Immaterial Breaches Are Not Punishable By Law
Business and Commercial Disputes By Harvey Binnall PLLC - 2020/09/30 at 05:01pm
Experienced Business Dispute Lawyer in Alexandria, VA
Breach of contract disputes are highly fact-specific, and so it can be somewhat difficult for parties involved in the dispute to fully understand how the conflict is going to play out should the case go to trial.
For first-time litigants, one confusing issue is that of materiality — whether the breach was material or immaterial. Only a material breach can give rise to liability. An immaterial breach cannot give rise to liability.
It is therefore in the plaintiff’s best interest to establish that the breach of contract at-issue was material. By contrast, is in the defendant’s best interest to establish that the breach of contract was immaterial — by doing so, the defendant (who breached the contract) can avoid damages liability.
Let’s briefly explore.
Material vs. Immaterial Breach
Whether a breach is material is ultimately a question of whether the breach at issue significantly affected the outcome of the contract, and in doing so, interfered with the purpose of the contract. Put another way: if the breach prevents the non-breaching party from enjoying the “benefit of the bargain” underlying the contract, then a court is likely to find that it is material.
Theorizing as to material and immaterial breach can be a bit confusing, so let’s use a quick example for clarity.
Suppose that you own a valve manufacturing business. You enter into a contract with a tool manufacturer to provide your initial shipment of specialty valves by a particular date — let’s say May 15. It’s fair to say that time is of the essence. You are aware that the tool manufacturer is themselves under a time crunch. They must manufacture their own set of products (using your valves) and send them out to another client by May 21. Failure to do so in a timely manner will result in significant monetary losses to them.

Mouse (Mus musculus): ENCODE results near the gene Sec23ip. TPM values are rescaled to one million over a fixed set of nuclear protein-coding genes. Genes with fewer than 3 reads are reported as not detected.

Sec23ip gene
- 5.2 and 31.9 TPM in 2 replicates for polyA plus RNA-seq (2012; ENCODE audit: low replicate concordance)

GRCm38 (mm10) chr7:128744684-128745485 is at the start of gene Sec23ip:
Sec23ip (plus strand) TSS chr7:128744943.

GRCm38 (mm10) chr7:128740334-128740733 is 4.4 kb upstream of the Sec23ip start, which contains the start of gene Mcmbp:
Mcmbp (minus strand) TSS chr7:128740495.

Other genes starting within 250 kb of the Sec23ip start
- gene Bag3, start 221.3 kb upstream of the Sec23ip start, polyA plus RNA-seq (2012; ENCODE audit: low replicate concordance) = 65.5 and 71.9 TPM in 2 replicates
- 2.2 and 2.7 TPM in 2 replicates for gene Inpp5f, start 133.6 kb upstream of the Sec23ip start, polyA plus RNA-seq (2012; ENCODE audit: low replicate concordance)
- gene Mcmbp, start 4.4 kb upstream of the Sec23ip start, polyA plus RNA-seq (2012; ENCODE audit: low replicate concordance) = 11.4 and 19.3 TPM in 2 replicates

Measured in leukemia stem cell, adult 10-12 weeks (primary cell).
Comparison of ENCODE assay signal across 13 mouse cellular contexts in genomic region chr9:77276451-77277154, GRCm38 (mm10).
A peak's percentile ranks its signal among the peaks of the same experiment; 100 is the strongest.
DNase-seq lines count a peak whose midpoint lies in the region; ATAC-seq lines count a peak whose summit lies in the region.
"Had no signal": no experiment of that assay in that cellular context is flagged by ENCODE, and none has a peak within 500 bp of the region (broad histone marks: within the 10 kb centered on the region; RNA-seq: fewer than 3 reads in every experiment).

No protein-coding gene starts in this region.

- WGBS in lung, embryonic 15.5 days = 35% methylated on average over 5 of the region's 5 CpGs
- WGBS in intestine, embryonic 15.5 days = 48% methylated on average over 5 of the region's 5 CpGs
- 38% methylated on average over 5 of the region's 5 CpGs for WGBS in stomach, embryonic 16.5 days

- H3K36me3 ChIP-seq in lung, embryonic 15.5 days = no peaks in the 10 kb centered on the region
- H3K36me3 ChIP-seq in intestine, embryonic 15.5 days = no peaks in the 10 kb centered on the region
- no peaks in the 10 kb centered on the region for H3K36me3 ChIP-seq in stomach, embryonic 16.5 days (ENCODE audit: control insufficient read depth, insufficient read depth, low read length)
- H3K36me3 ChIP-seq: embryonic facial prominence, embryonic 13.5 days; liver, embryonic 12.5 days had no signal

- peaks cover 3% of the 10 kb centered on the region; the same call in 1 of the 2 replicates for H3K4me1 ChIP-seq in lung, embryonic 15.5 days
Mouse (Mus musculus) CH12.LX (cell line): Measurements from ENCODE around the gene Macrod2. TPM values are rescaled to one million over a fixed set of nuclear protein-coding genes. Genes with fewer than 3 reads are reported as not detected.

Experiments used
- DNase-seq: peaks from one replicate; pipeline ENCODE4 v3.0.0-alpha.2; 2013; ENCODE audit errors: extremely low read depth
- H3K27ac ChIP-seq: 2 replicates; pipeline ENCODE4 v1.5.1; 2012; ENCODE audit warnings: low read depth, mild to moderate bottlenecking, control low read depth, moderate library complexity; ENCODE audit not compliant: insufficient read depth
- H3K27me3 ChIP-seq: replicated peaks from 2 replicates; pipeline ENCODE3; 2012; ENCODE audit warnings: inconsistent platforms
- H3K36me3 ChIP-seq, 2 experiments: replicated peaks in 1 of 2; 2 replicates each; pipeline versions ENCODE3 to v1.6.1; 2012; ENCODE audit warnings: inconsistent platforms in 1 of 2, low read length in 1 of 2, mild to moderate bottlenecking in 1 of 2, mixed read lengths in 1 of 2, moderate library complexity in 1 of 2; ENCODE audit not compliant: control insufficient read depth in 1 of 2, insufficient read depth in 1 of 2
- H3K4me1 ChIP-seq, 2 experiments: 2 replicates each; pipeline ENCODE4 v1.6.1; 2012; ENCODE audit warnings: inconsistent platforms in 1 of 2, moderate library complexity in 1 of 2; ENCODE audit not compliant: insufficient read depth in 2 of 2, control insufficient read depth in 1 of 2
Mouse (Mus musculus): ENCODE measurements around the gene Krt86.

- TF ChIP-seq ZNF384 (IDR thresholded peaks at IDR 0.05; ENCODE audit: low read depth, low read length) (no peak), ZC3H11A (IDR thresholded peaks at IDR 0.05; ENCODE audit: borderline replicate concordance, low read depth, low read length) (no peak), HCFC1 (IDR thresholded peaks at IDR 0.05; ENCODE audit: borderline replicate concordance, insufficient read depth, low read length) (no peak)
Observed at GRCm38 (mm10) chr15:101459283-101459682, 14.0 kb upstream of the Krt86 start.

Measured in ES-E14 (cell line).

Unfortunately, various organizational issues cause you to be late in shipping out the specialty valves to the tool manufacturer. You ship out the valves on May 20, giving the tool manufacturer no time to complete their shipment to the third-party. As such, they are unable to fulfill that separate contract and suffer significant damages. Your time delay on the shipment is arguably a “material” breach as timely delivery could be considered fundamental to the contract itself.
Now, taking this example, if you had only been a day late (and thus, did not impact the tool manufacturer’s ability to perform their obligations in shipping out to the third-party buyer), then the breach may have been “immaterial.” To a significant degree, the materiality calculus is fact-based.
Contact Harvey & Binnall, PLLC for Guidance
Harvey & Binnall, PLLC is a boutique commercial litigation firm based in Alexandria, VA and serving clients throughout Virginia, Maryland, and the DC Metro Region.
We pride ourselves on our commitment to client-oriented representation. Our attorneys have several decades of experience assisting clients at every stage of a business dispute (including breach of contract disputes), from initial settlement discussions with opposing counsel to trial litigation.
If you would like to speak to an experienced Alexandria business dispute lawyer at Harvey & Binnall, PLLC, call us at 703-888-1943 or send us a message online to request a meeting at your earliest convenience.
We look forward to helping you successfully navigate the conflict.